Buckeye seedlings turned brown and died, why?
I collected several dozen buckeyes last fall, and stored them in a bag of soil in an unheated garage over the winter. Come spring, they were happily sending out nice long roots.
I decided to use them for an experiment. At my job, we have heavy cardboard tubes left over at the end of the day, approximately 5" in diameter, 1/2" thick walls and 16" long. I sunk these into the ground 4-5", filled with compost, and planted the seeds into these to see how they would perform as free tree pots for tap-rooting trees.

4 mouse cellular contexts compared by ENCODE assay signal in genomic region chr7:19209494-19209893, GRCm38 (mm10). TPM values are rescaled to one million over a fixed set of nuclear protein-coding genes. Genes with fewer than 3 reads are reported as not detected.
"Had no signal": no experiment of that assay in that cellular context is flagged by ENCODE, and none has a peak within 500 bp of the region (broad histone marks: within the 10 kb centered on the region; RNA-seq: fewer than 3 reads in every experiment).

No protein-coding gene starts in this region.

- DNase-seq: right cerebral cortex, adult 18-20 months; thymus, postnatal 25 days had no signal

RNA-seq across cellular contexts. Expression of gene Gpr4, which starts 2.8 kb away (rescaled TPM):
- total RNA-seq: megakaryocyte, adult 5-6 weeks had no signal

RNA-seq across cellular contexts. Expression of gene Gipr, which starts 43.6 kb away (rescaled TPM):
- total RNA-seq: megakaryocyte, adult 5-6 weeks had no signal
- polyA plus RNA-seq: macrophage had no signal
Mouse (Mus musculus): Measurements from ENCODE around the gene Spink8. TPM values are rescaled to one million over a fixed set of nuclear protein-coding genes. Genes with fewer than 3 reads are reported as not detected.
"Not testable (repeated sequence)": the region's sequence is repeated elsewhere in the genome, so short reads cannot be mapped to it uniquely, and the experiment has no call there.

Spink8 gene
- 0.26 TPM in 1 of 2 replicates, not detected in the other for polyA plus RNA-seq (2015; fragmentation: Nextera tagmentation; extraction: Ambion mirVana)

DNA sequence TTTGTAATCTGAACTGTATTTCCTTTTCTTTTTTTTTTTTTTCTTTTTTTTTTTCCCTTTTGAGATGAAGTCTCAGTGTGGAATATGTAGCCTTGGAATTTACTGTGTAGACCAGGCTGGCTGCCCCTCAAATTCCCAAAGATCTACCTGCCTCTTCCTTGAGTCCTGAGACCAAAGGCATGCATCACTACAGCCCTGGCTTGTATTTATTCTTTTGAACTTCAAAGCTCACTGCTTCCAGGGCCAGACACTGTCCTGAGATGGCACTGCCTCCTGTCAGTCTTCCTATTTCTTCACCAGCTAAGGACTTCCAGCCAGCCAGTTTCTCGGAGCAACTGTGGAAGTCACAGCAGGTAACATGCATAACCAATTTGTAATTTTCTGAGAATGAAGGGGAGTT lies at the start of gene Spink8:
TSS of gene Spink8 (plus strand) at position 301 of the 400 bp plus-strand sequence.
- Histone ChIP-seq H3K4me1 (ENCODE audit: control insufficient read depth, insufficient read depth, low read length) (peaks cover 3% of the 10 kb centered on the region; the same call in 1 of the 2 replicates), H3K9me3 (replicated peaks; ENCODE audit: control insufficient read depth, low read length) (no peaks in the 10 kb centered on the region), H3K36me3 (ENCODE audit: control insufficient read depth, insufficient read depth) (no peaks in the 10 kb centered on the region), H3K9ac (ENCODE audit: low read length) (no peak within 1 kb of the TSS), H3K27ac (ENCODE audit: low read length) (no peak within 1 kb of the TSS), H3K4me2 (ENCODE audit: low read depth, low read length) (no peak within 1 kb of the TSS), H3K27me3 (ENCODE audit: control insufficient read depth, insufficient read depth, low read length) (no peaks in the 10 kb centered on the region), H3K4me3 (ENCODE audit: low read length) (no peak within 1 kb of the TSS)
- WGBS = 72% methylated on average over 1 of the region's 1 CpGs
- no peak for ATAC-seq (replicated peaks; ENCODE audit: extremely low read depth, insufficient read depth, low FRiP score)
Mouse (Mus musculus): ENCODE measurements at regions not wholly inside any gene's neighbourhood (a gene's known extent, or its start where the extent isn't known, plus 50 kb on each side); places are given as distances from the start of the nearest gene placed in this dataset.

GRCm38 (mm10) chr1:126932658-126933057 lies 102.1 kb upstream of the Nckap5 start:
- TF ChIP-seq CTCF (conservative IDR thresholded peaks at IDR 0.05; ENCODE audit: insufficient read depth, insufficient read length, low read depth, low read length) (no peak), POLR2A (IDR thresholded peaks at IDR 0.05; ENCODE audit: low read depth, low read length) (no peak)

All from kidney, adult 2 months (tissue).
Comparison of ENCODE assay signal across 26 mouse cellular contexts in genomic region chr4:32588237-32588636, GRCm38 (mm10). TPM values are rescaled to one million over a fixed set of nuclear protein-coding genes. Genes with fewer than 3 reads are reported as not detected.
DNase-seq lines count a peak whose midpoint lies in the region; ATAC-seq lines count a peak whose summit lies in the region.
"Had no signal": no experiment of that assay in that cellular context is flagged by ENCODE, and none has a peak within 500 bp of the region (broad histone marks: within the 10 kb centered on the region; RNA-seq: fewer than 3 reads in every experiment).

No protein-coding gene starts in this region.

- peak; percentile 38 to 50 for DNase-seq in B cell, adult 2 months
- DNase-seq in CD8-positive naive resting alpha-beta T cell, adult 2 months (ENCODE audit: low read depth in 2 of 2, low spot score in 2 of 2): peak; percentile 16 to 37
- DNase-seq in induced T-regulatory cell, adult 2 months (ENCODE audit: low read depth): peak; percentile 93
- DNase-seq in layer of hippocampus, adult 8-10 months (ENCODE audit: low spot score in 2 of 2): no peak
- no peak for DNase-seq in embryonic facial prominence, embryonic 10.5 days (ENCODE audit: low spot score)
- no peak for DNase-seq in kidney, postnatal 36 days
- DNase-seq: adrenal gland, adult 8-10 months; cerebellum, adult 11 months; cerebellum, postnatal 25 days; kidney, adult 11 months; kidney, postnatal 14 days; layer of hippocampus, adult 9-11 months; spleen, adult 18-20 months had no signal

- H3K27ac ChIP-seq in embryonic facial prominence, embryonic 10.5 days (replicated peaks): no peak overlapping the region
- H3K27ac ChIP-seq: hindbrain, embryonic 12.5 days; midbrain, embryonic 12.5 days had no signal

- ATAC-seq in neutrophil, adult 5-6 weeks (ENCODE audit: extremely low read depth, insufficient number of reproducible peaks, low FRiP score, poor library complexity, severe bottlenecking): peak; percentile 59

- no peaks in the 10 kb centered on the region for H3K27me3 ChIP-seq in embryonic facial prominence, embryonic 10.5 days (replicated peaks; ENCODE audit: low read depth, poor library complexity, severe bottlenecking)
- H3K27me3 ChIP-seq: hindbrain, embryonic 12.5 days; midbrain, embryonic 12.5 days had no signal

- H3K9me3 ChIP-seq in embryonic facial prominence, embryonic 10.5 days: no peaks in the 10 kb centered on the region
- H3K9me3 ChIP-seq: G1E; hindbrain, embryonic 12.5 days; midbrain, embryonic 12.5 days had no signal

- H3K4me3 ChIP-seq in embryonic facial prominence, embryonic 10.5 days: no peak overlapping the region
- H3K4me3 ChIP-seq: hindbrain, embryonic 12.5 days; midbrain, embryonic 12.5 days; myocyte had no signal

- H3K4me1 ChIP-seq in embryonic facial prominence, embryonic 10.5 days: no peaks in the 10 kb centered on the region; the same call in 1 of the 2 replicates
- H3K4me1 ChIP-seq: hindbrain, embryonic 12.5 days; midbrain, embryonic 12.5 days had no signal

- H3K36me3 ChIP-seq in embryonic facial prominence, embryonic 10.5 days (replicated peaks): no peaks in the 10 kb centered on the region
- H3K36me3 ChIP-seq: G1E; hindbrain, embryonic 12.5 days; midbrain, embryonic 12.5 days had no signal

The tubes look like the link below.
At first, the seedlings grew very well. Starting in mid-June, however, the leave edges started to turn brown and die. Eventually all the leaves turned brown/yellow and the plants died.
Upon "dissection", the seedlings' roots looked large and healthy, and the soil was a little on the dry side. We've been having a record year here in Minnesota for rain, so I never bothered to water them.
So, either a blight of some sort attacked all of them, a chemical in the tubes killed them, or the cardboard wicked away enough moisture to kill them. I'm not upset, as I have nowhere I wish to plant a buckeye anyway, but I DO want a plausible answer before I start trying to grow species I really do care about.
Anyone want to help me play CSI: Buckeye with me here and chime in?
Here is a link that might be useful: